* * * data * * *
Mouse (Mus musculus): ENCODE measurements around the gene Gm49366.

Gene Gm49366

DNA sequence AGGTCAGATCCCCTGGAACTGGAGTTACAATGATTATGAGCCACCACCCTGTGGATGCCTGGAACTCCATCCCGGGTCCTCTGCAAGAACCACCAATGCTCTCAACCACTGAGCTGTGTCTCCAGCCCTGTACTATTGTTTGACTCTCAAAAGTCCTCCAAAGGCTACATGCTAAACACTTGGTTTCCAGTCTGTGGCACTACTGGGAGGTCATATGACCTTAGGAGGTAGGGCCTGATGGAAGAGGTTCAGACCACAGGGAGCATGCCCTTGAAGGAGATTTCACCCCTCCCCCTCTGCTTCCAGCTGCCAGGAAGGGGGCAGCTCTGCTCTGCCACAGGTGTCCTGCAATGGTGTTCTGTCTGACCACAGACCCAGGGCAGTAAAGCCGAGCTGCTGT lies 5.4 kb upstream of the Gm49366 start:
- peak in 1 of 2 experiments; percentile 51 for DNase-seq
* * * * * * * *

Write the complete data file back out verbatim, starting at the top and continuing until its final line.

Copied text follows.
Mouse (Mus musculus): ENCODE measurements around the gene Gm49366.

Gene Gm49366

DNA sequence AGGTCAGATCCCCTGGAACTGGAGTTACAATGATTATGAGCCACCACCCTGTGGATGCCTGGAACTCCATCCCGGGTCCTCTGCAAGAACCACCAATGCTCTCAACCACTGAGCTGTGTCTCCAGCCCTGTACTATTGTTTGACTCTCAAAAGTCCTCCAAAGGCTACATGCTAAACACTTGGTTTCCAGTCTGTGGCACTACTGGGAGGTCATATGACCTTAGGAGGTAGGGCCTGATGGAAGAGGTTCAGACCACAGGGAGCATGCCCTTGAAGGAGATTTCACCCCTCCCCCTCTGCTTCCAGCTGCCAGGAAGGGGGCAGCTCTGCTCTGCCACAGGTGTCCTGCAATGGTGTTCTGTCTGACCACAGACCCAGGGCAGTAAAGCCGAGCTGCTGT lies 5.4 kb upstream of the Gm49366 start:
- peak in 1 of 2 experiments; percentile 51 for DNase-seq